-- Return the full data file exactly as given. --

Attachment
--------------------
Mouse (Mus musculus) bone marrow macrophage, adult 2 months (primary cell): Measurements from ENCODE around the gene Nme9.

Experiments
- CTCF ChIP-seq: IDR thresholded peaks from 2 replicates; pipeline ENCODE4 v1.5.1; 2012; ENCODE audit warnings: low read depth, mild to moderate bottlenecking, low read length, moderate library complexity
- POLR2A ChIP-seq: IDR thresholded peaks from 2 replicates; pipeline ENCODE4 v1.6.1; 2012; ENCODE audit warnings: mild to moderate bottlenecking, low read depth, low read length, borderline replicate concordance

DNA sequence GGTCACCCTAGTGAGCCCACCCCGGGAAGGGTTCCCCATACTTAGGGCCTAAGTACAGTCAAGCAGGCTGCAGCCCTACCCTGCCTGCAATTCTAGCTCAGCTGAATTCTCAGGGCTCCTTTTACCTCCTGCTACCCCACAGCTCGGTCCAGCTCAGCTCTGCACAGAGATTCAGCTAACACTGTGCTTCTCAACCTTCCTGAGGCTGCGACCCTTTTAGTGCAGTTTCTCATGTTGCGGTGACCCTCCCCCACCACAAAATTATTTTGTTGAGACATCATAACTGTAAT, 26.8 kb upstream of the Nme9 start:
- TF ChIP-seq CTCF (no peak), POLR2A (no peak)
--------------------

Mouse (Mus musculus) bone marrow macrophage, adult 2 months (primary cell): Measurements from ENCODE around the gene Nme9.

Experiments
- CTCF ChIP-seq: IDR thresholded peaks from 2 replicates; pipeline ENCODE4 v1.5.1; 2012; ENCODE audit warnings: low read depth, mild to moderate bottlenecking, low read length, moderate library complexity
- POLR2A ChIP-seq: IDR thresholded peaks from 2 replicates; pipeline ENCODE4 v1.6.1; 2012; ENCODE audit warnings: mild to moderate bottlenecking, low read depth, low read length, borderline replicate concordance

DNA sequence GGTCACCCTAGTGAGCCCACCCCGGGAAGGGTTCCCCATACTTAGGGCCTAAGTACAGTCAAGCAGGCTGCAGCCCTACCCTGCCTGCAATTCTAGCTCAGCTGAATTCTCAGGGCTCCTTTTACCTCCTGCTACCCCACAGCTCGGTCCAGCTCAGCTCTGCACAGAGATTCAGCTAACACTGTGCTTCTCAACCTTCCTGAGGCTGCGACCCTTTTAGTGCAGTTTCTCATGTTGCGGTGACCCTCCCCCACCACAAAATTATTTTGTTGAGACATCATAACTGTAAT, 26.8 kb upstream of the Nme9 start:
- TF ChIP-seq CTCF (no peak), POLR2A (no peak)